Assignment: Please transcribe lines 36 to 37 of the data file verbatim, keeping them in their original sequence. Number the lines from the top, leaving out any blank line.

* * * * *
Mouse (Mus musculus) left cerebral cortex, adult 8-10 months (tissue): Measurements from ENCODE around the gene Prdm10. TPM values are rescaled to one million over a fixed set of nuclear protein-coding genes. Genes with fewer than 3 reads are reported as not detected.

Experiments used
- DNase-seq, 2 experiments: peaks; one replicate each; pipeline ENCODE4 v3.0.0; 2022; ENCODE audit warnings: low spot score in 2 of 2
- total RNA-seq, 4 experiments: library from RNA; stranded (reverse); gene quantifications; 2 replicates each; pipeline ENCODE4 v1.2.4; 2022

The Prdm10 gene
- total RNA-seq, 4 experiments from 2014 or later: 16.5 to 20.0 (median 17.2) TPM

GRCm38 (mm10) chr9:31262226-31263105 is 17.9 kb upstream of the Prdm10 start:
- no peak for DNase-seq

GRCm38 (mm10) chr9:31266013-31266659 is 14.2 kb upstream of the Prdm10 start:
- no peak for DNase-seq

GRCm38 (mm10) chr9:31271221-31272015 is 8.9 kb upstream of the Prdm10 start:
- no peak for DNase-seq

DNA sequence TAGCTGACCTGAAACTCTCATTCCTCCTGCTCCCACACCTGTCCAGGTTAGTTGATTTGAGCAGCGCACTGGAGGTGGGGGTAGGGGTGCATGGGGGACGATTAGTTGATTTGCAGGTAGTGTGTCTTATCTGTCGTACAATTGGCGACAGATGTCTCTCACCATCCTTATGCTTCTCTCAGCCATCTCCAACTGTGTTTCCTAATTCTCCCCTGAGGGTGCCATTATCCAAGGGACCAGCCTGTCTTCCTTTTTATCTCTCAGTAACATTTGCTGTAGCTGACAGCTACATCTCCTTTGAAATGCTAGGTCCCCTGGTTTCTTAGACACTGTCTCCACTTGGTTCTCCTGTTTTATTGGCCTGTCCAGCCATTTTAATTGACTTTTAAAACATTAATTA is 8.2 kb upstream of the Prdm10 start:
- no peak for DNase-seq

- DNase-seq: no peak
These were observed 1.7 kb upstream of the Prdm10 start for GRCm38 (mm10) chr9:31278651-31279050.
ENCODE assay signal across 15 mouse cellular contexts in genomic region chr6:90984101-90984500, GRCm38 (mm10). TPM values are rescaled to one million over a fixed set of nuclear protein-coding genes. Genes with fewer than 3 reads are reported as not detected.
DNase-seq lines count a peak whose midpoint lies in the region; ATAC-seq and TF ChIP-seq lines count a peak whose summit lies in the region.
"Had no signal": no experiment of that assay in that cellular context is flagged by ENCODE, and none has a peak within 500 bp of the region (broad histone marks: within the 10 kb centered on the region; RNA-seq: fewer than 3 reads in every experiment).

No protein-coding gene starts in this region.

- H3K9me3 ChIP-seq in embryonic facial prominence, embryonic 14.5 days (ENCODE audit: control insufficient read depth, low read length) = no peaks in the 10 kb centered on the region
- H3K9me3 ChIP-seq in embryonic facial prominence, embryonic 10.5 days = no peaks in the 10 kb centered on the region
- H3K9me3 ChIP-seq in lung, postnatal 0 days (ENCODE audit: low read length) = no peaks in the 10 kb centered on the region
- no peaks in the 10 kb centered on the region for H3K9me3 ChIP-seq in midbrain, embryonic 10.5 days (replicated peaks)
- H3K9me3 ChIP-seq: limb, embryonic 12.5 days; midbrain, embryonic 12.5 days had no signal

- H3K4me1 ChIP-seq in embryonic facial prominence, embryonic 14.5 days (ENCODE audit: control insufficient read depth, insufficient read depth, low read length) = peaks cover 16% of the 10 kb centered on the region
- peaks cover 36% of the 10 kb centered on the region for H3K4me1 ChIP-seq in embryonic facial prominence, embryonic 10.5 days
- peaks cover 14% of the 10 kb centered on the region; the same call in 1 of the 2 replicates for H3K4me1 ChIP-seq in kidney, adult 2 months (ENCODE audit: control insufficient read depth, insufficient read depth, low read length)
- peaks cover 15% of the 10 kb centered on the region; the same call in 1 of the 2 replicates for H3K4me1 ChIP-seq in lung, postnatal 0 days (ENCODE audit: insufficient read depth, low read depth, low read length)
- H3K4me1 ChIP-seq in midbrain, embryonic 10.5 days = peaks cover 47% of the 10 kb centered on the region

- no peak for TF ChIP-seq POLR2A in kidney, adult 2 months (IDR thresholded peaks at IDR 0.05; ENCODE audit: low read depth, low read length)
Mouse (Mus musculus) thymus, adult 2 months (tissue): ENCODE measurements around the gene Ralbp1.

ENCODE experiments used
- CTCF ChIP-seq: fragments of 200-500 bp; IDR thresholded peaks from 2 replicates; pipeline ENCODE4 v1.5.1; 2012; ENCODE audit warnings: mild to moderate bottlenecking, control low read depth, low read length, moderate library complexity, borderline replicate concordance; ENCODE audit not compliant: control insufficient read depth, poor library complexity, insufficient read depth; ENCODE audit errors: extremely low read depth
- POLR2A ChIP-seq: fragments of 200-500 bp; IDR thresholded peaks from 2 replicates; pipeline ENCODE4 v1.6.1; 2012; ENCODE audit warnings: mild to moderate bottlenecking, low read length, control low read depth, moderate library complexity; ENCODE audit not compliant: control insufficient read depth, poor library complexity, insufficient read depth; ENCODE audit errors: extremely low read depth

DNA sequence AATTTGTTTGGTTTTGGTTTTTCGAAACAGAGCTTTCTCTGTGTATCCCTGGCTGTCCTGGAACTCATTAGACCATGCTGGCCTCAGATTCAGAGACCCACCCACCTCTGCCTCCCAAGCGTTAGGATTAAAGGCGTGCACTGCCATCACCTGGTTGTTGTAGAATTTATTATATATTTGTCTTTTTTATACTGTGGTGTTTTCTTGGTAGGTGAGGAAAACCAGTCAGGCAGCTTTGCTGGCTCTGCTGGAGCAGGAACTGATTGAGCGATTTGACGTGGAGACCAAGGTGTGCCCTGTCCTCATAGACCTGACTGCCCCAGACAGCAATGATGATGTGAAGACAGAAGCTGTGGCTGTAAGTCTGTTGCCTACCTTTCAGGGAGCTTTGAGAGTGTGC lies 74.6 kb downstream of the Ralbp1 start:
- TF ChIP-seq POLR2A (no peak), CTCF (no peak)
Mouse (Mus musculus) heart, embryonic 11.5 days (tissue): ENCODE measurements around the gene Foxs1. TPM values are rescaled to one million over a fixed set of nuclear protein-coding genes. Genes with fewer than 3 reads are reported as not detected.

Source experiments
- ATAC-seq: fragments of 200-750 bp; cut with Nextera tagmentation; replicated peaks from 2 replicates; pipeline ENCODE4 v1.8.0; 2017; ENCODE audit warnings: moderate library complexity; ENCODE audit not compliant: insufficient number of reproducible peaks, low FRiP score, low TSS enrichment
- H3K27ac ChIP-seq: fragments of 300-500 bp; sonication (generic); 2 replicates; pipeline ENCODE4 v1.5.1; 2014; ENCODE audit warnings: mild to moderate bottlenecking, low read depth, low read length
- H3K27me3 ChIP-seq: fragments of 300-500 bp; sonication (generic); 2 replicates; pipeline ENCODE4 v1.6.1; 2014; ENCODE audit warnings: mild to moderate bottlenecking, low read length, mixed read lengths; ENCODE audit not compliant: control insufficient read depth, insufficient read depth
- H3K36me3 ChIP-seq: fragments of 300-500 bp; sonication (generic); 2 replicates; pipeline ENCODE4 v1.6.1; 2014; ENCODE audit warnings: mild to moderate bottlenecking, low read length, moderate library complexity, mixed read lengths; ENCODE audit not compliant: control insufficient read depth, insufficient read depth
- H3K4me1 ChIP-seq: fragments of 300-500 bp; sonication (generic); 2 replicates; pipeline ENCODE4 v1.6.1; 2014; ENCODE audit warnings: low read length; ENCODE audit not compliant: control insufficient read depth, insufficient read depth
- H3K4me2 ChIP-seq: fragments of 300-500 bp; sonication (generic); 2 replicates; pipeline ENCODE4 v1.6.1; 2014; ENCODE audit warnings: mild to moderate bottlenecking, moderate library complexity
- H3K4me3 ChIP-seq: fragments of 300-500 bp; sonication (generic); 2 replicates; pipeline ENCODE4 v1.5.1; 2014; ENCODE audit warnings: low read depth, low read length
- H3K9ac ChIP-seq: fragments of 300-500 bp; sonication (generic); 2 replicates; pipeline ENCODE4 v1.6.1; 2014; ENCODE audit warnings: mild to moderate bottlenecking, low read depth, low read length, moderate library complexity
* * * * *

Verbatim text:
DNA sequence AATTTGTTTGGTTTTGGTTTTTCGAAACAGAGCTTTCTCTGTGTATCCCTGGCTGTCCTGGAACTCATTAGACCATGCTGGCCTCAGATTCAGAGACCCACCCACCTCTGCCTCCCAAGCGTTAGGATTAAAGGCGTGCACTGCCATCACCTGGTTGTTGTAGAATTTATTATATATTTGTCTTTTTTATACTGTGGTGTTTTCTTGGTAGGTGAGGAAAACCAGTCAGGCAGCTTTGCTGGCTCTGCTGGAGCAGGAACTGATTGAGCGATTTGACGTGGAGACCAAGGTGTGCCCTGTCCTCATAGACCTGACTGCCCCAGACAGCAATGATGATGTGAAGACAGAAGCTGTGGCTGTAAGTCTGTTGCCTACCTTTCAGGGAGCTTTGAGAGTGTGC lies 74.6 kb downstream of the Ralbp1 start:
- TF ChIP-seq POLR2A (no peak), CTCF (no peak)